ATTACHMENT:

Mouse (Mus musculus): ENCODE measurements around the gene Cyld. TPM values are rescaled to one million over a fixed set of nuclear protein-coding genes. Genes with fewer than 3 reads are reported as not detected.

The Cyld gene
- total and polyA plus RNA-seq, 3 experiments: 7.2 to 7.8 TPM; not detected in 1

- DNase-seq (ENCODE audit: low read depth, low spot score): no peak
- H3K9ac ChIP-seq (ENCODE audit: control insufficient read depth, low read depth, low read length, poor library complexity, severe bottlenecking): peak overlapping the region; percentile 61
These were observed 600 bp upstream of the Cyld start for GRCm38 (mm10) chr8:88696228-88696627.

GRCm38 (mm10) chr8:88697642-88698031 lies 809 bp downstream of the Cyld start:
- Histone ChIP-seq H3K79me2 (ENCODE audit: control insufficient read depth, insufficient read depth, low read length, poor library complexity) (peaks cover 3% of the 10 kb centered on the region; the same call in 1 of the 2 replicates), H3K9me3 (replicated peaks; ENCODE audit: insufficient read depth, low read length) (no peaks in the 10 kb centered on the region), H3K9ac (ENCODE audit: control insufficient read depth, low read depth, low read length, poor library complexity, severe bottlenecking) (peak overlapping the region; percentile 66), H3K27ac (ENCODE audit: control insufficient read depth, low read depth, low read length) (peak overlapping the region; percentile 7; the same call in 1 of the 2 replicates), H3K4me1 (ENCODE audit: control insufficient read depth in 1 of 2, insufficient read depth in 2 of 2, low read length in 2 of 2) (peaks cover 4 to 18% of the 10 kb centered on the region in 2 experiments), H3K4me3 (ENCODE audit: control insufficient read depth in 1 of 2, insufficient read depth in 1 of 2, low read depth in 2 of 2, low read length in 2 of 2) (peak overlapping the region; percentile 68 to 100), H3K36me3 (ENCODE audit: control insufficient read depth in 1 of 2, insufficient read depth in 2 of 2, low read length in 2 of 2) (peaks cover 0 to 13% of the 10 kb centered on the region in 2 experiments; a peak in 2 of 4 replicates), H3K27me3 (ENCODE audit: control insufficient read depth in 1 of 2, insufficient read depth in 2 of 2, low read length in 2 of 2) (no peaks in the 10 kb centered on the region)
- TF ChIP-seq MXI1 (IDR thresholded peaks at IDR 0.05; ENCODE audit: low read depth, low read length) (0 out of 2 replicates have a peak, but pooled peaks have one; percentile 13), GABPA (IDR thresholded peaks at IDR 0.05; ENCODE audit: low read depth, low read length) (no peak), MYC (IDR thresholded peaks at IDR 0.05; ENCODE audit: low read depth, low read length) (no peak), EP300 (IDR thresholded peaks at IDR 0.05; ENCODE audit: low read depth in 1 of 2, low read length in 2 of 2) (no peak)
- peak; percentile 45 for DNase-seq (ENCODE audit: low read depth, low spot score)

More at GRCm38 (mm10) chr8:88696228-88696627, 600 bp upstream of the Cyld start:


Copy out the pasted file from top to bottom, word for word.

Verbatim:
Mouse (Mus musculus): ENCODE measurements around the gene Cyld. TPM values are rescaled to one million over a fixed set of nuclear protein-coding genes. Genes with fewer than 3 reads are reported as not detected.

The Cyld gene
- total and polyA plus RNA-seq, 3 experiments: 7.2 to 7.8 TPM; not detected in 1

- DNase-seq (ENCODE audit: low read depth, low spot score): no peak
- H3K9ac ChIP-seq (ENCODE audit: control insufficient read depth, low read depth, low read length, poor library complexity, severe bottlenecking): peak overlapping the region; percentile 61
These were observed 600 bp upstream of the Cyld start for GRCm38 (mm10) chr8:88696228-88696627.

GRCm38 (mm10) chr8:88697642-88698031 lies 809 bp downstream of the Cyld start:
- Histone ChIP-seq H3K79me2 (ENCODE audit: control insufficient read depth, insufficient read depth, low read length, poor library complexity) (peaks cover 3% of the 10 kb centered on the region; the same call in 1 of the 2 replicates), H3K9me3 (replicated peaks; ENCODE audit: insufficient read depth, low read length) (no peaks in the 10 kb centered on the region), H3K9ac (ENCODE audit: control insufficient read depth, low read depth, low read length, poor library complexity, severe bottlenecking) (peak overlapping the region; percentile 66), H3K27ac (ENCODE audit: control insufficient read depth, low read depth, low read length) (peak overlapping the region; percentile 7; the same call in 1 of the 2 replicates), H3K4me1 (ENCODE audit: control insufficient read depth in 1 of 2, insufficient read depth in 2 of 2, low read length in 2 of 2) (peaks cover 4 to 18% of the 10 kb centered on the region in 2 experiments), H3K4me3 (ENCODE audit: control insufficient read depth in 1 of 2, insufficient read depth in 1 of 2, low read depth in 2 of 2, low read length in 2 of 2) (peak overlapping the region; percentile 68 to 100), H3K36me3 (ENCODE audit: control insufficient read depth in 1 of 2, insufficient read depth in 2 of 2, low read length in 2 of 2) (peaks cover 0 to 13% of the 10 kb centered on the region in 2 experiments; a peak in 2 of 4 replicates), H3K27me3 (ENCODE audit: control insufficient read depth in 1 of 2, insufficient read depth in 2 of 2, low read length in 2 of 2) (no peaks in the 10 kb centered on the region)
- TF ChIP-seq MXI1 (IDR thresholded peaks at IDR 0.05; ENCODE audit: low read depth, low read length) (0 out of 2 replicates have a peak, but pooled peaks have one; percentile 13), GABPA (IDR thresholded peaks at IDR 0.05; ENCODE audit: low read depth, low read length) (no peak), MYC (IDR thresholded peaks at IDR 0.05; ENCODE audit: low read depth, low read length) (no peak), EP300 (IDR thresholded peaks at IDR 0.05; ENCODE audit: low read depth in 1 of 2, low read length in 2 of 2) (no peak)
- peak; percentile 45 for DNase-seq (ENCODE audit: low read depth, low spot score)

More at GRCm38 (mm10) chr8:88696228-88696627, 600 bp upstream of the Cyld start: